|Noon comes – and our train is ready to start the descent: time to say "Auf Wiedersehen" to Mr Eightroads. The construction of the train, we read, brought to an end the 19th century profession of "armchair carrier", a lowly but highly remunerative occupation for over 30 of the working class in St Wolfgang. The Viennese aristocracy, and also the middle classes, "discovered the open air"; this was encouraged by the Emperor as it kept their minds off politics! There was a professional association for the carriers, with fixed tariffs (14 Gulden in 1888 for a chair with 4 carriers), and rules for the security of the persons they carried. At a "Standquartier", orders were received and notes kept of who was with whom and where on the way; to assist with this a telephone line was built to the Schafberg summit.|
|Arriving back at the lakeside, we walk to the town of St Wolfgang, and first visit the church to see the famous altar polyptych, carved in wood by the Sudtiroler Michael Pacher and completed in 1481 after 10 years work. The first church was founded by Wolfgang, Bishop of Regensburg, in 790 AD. The present building was erected by the Benedictine monastery at Mondsee in 1477, and contains many other famous works of religious art.|
|We stroll through the town, admiring the picturesque buildings. In a small shop we find a few envelopes with interesting cancels.|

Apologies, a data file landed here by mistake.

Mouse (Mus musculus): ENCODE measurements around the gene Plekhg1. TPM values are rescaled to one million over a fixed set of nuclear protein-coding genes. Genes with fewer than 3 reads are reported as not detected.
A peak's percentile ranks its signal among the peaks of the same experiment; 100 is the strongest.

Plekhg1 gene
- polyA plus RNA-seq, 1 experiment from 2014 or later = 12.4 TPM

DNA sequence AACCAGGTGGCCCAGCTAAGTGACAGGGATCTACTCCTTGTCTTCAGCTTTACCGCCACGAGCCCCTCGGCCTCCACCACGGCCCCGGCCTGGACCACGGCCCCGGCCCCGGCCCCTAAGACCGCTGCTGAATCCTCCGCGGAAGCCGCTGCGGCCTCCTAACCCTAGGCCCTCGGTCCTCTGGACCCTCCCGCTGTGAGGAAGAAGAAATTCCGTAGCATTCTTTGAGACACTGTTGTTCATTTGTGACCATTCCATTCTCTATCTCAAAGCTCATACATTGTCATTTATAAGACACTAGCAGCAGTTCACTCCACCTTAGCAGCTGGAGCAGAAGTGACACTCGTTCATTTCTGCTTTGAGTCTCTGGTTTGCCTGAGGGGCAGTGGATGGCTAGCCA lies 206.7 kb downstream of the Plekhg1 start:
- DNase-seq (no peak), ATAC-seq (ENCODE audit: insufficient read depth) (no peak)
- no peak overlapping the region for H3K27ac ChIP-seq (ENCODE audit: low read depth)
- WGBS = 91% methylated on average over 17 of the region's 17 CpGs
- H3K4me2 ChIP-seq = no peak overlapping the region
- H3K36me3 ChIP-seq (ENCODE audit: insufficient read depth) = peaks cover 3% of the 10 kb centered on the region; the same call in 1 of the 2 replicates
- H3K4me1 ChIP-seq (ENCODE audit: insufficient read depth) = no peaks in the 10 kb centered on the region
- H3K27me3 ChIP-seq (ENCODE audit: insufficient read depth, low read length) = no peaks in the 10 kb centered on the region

The Hotel Weisses Rössl is famous for its lakeside location - and for its cakes!
It is also famous for the Singspiel "Im Weißen Rößl" first performed at Großes Schauspielhaus in Berlin on November 8, 1930, composed by Ralph Benatzky. The songs 'Im Weißen Rößl am Wolfgangsee' and 'Im Salzkammergut, da kann ma gut lustig sein' have become world-famous. The composer was born as Rudolf Josef Franz Benatzky at Mährisch-Budwitz on June 5, 1884, and died in Zurich on October 16, 1957. St Wolfgang made him an honorary citizen.
Other people’s outgoing mail seems to have been more urgent than ours!
Next to the hotel is the steamer pier, where we catch the boat for St Gilgen on the next stage of our Bummel.
We could of course cheat, by using a balloon...
|Or indeed an aeroplane - as our steamer arrives, we can see some of the activity of the Flugwoche St. Wolfgang.|
We pass the inscription honouring the German poet Joseph Victor von Scheffel (1826 - 1886) carved in red letters a yard high on the sheer face of the Falkenstein.
This rock offers a 28-m cliff diving site, for those considerably more adventurous than us!